The Value of Education Essay Example. The Analysis of I Just Wanna Be Average and Discovering the Power of Language

  • Category: Education, Learning,
  • Words: 1756 Pages: 7
  • Published: 29 May 2021
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In “I Just Wanna Be Average” by Mike Rose, the writer describes a time in his life that forever changed all because his school, Our Lady of Mercy, made a mistake. His life also changed drastically when he met his teacher, Mr. MacFarland, after his father died. Mr. MacFarland opened so many doors for that it’s unbelievable and unfathomable. Meanwhile, in “Discovering the Power of Language” by Malcolm X, the writer informs the audience of his experience of teaching himself how to read and write while in prison. He also describes the process and the journey of how he taught himself how to read and write without knowing how to read and write before. In “Discovering the Power of Language” by Malcolm X and “I Just Wanna Be Average” by Mike Rose, the two articles discuss the theme of the value of education and how each of the authors value education differently from each other. In my personal experience, I relate towards how Mike Rose values education because I also am lazy as well and I tend to slack off and get distracted but a part of me relates towards Malcolm X and how he values education because in my mind, education is extremely important, and it is important to get a higher education which is the reason why I’m in college.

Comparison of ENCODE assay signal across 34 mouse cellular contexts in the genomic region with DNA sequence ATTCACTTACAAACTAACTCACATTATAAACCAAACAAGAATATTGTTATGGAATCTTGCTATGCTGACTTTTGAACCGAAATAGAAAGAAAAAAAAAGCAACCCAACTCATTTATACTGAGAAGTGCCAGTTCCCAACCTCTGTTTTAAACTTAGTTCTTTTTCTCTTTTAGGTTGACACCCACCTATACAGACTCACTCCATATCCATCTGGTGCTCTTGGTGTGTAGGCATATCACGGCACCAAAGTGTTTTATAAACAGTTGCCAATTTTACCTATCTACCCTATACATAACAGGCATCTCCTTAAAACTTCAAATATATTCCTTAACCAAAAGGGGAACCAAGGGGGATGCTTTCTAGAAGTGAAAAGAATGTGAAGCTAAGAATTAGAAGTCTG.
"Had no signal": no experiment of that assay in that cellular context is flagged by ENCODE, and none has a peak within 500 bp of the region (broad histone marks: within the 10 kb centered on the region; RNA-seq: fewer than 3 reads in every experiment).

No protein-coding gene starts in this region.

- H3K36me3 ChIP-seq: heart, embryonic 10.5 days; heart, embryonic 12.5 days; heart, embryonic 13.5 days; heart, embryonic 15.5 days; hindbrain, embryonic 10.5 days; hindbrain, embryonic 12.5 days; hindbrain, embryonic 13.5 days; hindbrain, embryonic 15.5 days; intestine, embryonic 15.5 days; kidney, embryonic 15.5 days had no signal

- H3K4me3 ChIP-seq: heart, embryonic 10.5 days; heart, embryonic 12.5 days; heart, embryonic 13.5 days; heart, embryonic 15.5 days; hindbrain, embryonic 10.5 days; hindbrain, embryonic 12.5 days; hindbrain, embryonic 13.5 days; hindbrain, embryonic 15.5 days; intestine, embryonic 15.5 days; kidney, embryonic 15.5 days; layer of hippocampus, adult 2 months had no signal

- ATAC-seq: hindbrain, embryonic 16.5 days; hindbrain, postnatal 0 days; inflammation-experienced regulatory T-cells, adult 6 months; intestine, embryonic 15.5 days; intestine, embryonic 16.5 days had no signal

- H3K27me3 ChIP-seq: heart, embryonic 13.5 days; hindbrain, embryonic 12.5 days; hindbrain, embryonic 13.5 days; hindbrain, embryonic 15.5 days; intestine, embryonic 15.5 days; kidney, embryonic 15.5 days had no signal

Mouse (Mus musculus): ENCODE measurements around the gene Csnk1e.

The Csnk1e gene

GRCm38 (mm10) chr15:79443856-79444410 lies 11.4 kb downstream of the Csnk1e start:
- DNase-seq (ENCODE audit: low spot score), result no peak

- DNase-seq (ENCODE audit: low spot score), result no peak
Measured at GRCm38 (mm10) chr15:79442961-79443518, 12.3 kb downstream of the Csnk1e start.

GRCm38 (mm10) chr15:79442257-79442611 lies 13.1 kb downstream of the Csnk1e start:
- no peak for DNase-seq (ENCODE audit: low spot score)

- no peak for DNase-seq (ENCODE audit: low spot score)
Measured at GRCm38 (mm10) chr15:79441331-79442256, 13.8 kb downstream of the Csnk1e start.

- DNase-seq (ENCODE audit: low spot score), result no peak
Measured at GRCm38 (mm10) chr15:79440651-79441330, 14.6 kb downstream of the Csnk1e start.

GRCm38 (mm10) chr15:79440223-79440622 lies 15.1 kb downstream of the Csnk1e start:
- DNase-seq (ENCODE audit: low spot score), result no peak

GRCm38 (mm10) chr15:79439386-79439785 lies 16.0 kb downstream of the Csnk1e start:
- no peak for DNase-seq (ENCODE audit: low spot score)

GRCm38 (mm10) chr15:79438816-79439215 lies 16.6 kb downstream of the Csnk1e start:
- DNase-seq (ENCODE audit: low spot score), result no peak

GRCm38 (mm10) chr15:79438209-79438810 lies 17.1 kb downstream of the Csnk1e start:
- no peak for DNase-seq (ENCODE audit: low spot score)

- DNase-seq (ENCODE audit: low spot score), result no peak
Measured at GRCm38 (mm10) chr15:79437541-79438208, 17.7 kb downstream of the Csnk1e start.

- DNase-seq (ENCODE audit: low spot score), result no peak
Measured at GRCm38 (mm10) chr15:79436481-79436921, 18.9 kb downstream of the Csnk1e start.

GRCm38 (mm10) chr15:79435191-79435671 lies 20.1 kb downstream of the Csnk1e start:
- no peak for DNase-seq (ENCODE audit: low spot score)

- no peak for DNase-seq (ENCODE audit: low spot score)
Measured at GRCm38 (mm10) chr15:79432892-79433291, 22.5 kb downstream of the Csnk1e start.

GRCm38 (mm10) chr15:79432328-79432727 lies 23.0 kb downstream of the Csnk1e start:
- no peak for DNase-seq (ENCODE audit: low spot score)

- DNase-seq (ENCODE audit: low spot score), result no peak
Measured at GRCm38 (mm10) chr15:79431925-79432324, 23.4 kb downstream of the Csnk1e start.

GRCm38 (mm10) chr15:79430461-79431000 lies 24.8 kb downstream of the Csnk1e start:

In Malcolm X, he displays a clear recognition of how much he values education while in prison. To prove my point, there was a moment in the text where he states, “I was lucky enough to reason also that I should try to improve my penmanship. It was sad. I couldn’t even write in a straight line” (X 2). This clearly shows me that he understands how education is important because he is unable to write in a straight line. He did not have a chance to write before because he was a hustler prior to going to jail. According to what he says in the beginning of the article, he states, “The average hustler and criminal was too uneducated to write a letter...privately they would get someone else to read a letter if they received one” (Malcolm X 1). This situation proves that he’s never had to write before because the average hustler is illiterate and cannot read, so they must have someone else read the letter for them.